Biological Sciences

Associate Degrees for Transfer

A.S.-T. in Biology

The Associate in Science in Biology for Transfer is designed to prepare students for transfer to a baccalaureate degree program at the California State University in biology or the biological sciences, including molecular biology, cell biology, marine biology, botany, zoology, ecology, environmental science, evolution, genetics, microbiology, and agricultural science. Upon completion of the Associate in Science in Biology for Transfer, students will seamlessly transfer with junior standing to the California State University system.

The Associate Degree for Transfer (ADT) student completion requirements (as stated in SB1440 law):

(1) Completion of 60 semester units or 90 quarter units that are eligible for transfer to the California State University, including both of the following:
(A) The Intersegmental General Education Transfer Curriculum (IGETC) or the California State University General Education-Breadth Requirements (CSU GE-Breadth).
(B) A minimum of 18 semester units or 27 quarter units in a major or area of emphasis, as determined by the community college district.

(2) Obtainment of a minimum grade point average of 2.0.

ADTs also require that students must earn a “C” or better in all courses required for the major or area of emphasis.

The Associate in Science in Biology for Transfer is intended specifically for students planning to transfer to a California State University. It is critical for all students to meet with an SCC counselor and to consult with the transfer institution to determine if any university program is impacted or has additional pre-transfer requirements. Completion of the Associate in Science in Biology for Transfer may not prepare students to transfer to the University of California or other colleges or universities offering a degree in biology or in the biological sciences, as these baccalaureate degree programs may have different requirements. If a student intends to transfer to the University of California, additional courses in chemistry, physics, and math may be required.

Catalog Date: June 1, 2020

Degree Requirements

Course Code Course Title Units
BIOL 402 Cell and Molecular Biology 5
BIOL 412 Plant Biology 5
BIOL 422 Animal Biology 5
CHEM 400 General Chemistry I 5
CHEM 401 General Chemistry II 5
MATH 350 Calculus for the Life and Social Sciences I 3
PHYS 350 General Physics 4
PHYS 360 General Physics 4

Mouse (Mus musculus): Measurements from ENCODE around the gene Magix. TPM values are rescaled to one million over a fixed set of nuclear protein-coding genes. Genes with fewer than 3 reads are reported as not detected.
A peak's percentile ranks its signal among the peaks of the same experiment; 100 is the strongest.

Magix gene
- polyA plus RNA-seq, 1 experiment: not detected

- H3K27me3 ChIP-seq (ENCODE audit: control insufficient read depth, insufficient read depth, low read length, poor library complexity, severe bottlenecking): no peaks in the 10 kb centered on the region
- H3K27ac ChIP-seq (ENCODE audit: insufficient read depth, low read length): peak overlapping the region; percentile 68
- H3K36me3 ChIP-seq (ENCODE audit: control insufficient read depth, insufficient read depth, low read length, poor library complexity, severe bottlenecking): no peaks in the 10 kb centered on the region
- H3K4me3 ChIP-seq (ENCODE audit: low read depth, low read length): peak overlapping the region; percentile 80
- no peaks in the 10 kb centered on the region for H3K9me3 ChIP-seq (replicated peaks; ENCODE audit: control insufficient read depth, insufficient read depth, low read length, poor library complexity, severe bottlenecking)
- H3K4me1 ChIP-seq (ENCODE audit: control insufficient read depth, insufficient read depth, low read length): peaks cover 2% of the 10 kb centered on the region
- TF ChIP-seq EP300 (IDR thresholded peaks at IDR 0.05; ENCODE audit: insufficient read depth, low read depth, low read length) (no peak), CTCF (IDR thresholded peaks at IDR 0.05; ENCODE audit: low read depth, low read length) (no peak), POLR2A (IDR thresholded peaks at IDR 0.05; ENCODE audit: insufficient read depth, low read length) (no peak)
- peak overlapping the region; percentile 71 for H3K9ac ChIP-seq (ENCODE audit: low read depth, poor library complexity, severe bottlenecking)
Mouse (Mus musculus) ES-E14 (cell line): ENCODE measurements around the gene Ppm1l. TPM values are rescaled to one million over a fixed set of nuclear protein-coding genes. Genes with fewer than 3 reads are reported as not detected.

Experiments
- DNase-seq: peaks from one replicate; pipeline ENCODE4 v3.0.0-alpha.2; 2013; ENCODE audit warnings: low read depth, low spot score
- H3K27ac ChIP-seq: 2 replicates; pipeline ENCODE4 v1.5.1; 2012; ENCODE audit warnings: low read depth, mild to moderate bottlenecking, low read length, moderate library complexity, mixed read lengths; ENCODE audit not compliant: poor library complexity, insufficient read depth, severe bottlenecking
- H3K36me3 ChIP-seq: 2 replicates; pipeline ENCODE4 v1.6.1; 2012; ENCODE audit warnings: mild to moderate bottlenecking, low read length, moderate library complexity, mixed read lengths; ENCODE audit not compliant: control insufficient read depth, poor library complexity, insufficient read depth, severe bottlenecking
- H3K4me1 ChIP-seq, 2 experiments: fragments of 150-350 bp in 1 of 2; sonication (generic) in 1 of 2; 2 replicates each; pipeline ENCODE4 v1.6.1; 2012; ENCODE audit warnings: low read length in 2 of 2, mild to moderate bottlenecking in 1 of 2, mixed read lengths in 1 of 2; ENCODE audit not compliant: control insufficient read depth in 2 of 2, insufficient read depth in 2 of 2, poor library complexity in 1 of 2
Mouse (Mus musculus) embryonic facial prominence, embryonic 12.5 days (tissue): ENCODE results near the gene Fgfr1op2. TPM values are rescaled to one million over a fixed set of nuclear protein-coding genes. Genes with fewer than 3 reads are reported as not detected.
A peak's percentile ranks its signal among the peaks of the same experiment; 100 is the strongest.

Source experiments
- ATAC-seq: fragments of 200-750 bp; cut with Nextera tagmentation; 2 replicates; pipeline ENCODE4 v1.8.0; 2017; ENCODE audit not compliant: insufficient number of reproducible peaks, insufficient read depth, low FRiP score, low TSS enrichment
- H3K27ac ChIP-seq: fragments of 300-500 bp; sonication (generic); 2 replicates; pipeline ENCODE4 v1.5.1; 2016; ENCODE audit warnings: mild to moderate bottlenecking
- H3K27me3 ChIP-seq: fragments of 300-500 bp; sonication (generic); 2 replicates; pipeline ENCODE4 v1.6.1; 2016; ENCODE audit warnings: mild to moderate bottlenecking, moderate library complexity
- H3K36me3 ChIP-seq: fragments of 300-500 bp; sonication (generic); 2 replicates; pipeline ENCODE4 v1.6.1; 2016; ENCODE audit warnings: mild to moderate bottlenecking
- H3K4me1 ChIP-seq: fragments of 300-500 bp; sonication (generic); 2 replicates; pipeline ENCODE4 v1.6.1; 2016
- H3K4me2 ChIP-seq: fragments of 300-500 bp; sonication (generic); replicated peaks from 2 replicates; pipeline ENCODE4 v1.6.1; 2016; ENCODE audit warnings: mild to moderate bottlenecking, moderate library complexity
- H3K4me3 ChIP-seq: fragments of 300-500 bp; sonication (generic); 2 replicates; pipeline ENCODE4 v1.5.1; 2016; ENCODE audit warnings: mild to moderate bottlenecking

PSYC 300 General Principles (3) 3
   or PSYC 480 Honors General Principles (3)
Total Units: 39

The Associate in Science in Biology for Transfer (AS-T) degree may be obtained by completion of 60 transferable, semester units with a minimum 2.0 GPA, including (a) the major or area of emphasis described in the Required Program, and (b) either the Intersegmental General Education Transfer Curriculum (IGETC) or the California State University General Education-Breadth Requirements.

Student Learning Outcomes

Upon completion of this program, the student will be able to:

  • apply the scientific method to pose questions and test hypotheses about the natural world.
  • evaluate the design, analysis, and interpretation of scientific experiments.
  • successfully perform biological laboratory techniques, including microscopy, and understand laboratory safety protocols.
  • define and correctly use a core set of scientific terminology relevant to biological organisms and principles.
  • write clear, well organized essays or research papers that demonstrate the ability to integrate the chemical, cellular, organismal, population, and ecosystem levels of biological organization into explanations of biological processes.
  • demonstrate an understanding of biological evolution by explaining the diversity and unity of life in terms of evolutionary mechanisms including natural selection.
  • apply biological principles to successfully complete upper division coursework in general biology, cell biology, molecular biology, genetics, botany, zoology, marine biology, anatomy, physiology, ecology, and evolution.
  • apply the process of science and scientific skills in order to successfully participate in supervised research in a biological science.

Career Information

Biologists work as laboratory technologists, x-ray and respiratory technologists, physical therapists, physicians, nurses, and researchers in the medical field; as foresters, wildlife and fisheries biologists, field ecologists, ethnobiologists, botanists, entomologists, and others in field biology and ecology; as veterinary technicians, researchers, and doctors in veterinary medicine; as agronomists, plant pathologists, enologists, and pest management specialists in agriculture; as educators in K-12 schools, community colleges, and universities; and in many other careers.